Traveling Alone, Not Lonely - Thanks to Tinder (Kuala Lumpur, Pt. 2)

If you recall, this trip to KL was originally planned for back in January with my sister, but due to a technicality, it didn't work out. Instead of just giving up though, I decided to reschedule it for my Spring Break, even though it meant my sister would no longer be able to join me.

I'd traveled alone once before, but the difference between this trip and the last was as vast as night and day. The first time was two years ago when, at the end of my study abroad program in Kyoto, I decided to visit Okinawa for a few days. My father's family is originally from Okinawa, and I'd never been there before, so I really just wanted to see the specific place we were from and hit a couple of the major tourist spots. Because of that, I wanted to keep to myself and make the whole thing really personal, and it wasn't hard for me to do. I was familiar with the culture, only there for a couple of days, and had a very specific itinerary. 

This time though was a whole different beast. I was by myself in a new country with a whole week and no plans. And honestly, I was a little apprehensive at first (though clearly not apprehensive enough to actually do much research or book a tour or something??). But I had an idea that I was pretty sure was going to carry me through.

There are different methods for making friends on the road. Some people like to mingle around hotel bars, join tour groups, or stay at hostels, where you kind of have a community built into your accommodations. And while those are all great ways to find people to travel and tour around with, in the end, you're mostly still going to be interacting with other foreigners, which lends itself to a rather limited experience. I think it makes a lot more sense to try to meet people who really know the place. And my weapon of choice is Tinder. 

Okay, okay, okay. Yes, Tinder has a less than stellar reputation, but hear me out. Most of the people who are on Tinder in a given area are locals (though this does depend on how widely used it is in the area) who are often eager to talk with tourists. And because the people of Tinder aren't just similarly-minded tourists, you'll get to interact with a wider variety of people spanning more common interests. Even if you decide not to meet up, just by swiping through the app and asking for recommendations, you're already miles ahead of your Average Joe with a basic guide book.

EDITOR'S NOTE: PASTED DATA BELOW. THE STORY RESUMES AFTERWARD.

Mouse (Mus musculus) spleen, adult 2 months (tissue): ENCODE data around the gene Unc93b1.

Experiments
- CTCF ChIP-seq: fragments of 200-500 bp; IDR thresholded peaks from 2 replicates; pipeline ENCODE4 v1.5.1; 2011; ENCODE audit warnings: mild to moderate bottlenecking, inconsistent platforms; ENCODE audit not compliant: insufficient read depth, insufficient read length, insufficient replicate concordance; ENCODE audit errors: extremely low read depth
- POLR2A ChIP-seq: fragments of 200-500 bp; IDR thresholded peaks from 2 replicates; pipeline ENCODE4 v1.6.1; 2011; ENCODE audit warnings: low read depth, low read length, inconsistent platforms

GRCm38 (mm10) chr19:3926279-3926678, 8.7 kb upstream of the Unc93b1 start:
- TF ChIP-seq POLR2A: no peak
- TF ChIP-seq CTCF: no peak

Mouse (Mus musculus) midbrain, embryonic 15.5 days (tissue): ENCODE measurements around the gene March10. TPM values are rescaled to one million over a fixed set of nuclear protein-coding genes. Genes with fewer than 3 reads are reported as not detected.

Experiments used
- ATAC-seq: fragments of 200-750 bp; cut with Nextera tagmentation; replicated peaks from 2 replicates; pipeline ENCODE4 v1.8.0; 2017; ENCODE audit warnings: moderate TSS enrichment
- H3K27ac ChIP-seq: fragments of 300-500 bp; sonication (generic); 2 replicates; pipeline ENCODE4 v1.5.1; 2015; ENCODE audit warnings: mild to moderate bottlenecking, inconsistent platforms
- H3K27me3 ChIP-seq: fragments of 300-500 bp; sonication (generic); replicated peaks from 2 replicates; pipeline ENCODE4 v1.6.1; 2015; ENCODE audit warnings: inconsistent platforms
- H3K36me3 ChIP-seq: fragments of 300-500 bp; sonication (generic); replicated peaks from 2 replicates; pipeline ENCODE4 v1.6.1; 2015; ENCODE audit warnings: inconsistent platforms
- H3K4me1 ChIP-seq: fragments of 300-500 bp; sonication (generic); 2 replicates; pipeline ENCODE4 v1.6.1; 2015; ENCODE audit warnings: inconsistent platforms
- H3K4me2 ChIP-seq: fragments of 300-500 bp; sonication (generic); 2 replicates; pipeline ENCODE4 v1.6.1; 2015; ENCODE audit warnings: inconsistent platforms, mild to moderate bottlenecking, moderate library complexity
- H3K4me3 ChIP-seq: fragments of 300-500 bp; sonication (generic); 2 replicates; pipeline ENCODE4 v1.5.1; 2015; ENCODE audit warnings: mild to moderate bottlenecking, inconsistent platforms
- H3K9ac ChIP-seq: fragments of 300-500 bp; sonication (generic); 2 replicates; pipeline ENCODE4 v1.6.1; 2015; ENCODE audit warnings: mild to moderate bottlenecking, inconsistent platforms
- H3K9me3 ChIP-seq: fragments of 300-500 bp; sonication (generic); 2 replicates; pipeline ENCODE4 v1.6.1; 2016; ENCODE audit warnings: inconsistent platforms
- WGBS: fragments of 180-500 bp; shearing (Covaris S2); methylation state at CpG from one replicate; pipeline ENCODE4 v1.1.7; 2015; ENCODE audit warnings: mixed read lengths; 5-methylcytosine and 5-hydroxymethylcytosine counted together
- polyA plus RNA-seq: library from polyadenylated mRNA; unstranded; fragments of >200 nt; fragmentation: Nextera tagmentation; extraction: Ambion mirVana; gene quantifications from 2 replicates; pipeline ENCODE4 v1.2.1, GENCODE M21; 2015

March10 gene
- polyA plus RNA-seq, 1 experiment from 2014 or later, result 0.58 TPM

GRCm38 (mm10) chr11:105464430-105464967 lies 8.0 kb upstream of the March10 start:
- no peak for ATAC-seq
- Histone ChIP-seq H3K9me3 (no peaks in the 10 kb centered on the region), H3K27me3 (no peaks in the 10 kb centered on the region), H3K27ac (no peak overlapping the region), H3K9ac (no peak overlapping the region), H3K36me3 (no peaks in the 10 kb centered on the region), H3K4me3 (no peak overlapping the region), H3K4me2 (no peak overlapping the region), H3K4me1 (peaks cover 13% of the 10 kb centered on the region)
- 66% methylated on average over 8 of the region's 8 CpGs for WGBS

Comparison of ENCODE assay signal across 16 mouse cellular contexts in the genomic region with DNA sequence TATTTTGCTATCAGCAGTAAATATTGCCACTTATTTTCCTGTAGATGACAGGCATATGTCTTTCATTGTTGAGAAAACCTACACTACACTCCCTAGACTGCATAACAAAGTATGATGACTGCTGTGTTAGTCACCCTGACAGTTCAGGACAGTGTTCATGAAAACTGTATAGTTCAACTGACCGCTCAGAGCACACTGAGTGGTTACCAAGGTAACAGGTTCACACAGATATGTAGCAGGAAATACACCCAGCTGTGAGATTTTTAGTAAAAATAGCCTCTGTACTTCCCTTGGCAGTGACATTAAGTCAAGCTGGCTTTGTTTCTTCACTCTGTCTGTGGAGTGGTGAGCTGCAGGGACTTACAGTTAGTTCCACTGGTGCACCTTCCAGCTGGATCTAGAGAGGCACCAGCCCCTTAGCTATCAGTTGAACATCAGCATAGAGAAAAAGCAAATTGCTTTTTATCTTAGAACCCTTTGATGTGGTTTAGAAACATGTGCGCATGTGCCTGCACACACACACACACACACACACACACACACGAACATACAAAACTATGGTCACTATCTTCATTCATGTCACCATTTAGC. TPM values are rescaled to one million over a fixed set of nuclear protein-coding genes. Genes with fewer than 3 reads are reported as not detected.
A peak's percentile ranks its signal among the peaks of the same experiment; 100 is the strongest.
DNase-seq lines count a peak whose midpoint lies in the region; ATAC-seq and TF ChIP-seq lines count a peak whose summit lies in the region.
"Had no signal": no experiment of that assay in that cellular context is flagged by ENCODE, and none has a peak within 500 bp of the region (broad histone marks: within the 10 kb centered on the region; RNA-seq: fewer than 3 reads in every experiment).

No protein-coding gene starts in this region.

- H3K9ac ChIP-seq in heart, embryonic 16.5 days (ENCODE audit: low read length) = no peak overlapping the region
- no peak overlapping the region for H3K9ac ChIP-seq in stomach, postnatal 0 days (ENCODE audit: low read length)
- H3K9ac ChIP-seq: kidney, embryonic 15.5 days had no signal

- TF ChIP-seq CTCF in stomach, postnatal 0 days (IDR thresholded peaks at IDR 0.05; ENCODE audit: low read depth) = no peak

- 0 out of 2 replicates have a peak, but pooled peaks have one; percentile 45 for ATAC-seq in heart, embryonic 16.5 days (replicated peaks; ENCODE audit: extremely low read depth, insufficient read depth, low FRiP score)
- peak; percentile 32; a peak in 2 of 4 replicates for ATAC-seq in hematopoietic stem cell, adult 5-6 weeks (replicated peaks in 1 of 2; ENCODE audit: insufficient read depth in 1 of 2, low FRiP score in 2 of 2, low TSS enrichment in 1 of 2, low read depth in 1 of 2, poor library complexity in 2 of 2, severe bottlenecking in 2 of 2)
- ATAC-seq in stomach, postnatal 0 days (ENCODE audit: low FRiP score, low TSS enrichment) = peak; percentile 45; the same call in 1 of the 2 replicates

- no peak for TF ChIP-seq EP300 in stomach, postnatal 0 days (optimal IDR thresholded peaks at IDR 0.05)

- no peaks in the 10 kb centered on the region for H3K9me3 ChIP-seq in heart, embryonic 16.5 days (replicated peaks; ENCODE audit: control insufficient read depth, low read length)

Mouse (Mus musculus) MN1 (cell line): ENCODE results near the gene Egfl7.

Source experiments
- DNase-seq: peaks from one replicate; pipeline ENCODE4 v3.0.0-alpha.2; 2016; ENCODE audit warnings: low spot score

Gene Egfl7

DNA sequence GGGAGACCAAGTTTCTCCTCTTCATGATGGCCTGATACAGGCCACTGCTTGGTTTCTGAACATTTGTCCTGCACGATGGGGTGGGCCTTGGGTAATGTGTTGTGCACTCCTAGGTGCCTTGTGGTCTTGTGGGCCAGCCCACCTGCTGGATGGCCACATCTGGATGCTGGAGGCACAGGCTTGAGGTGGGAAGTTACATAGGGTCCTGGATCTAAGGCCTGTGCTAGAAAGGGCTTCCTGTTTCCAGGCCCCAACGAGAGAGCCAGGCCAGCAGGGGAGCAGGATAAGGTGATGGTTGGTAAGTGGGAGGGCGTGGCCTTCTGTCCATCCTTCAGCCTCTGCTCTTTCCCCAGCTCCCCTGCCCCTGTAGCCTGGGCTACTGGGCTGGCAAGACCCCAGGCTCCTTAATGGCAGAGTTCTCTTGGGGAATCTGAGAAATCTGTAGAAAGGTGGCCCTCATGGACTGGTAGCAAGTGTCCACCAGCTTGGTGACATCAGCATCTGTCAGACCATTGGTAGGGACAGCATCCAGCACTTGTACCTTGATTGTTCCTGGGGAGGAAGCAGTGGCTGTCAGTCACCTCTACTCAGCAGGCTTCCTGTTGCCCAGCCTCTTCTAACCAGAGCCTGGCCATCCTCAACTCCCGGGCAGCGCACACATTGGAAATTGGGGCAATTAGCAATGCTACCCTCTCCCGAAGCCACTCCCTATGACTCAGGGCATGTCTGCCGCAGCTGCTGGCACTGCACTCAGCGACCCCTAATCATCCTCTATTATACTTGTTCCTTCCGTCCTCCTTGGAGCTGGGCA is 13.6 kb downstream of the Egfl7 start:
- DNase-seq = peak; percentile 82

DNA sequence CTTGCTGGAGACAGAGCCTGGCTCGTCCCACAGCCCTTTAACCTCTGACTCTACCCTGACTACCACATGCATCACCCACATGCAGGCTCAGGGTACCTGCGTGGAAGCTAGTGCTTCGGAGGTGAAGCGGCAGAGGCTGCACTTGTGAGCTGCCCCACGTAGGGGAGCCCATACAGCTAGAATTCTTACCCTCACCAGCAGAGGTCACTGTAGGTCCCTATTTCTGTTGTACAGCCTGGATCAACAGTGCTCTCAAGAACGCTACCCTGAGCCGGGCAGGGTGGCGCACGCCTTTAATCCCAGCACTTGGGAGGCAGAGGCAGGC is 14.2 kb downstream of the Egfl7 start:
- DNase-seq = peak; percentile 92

But I, for one, am a huge proponent of meeting up. Some of my fondest Tinder memories include:

  • I make it clear that I'm a big EDM fan and have subsequently gotten into four shows and a two-day festival in three different countries to see internationally renowned DJs (for free!)
  • I've managed to eat at a restaurant that was booked out for three months with two-days' notice
  • I've gotten a personal tour of Google's Chicago office, which of course included all their free food
  • Not to mention all of the seriously cool people that I've met. I'm still in regular contact with maybe half of the people I've met through Tinder. 

With this past KL trip in particular, I thank Tinder for the following (and more):

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Traveling alone gave me the flexibility to meet all of these people, do all of these things, and eat all of this food, and Tinder provided the opportunity. I was by myself most of the time I was there, but I met enough people and did enough things that I never felt lonely. And maybe your goal in solo travel is introspection and "finding yourself" Γ  la Eat, Pray, Love, but in my opinion, it's the conversations that you have with people who live in a different culture from you that really fuel your ability to think about yourself and your place in the world. So if you're traveling alone and have some time to play around with, why not give it a go?


As with anything of this nature, there definitely are risks involved, but honestly, I think it's pretty easy to be safe about it. Look forward to a post on all of that fun stuff soon.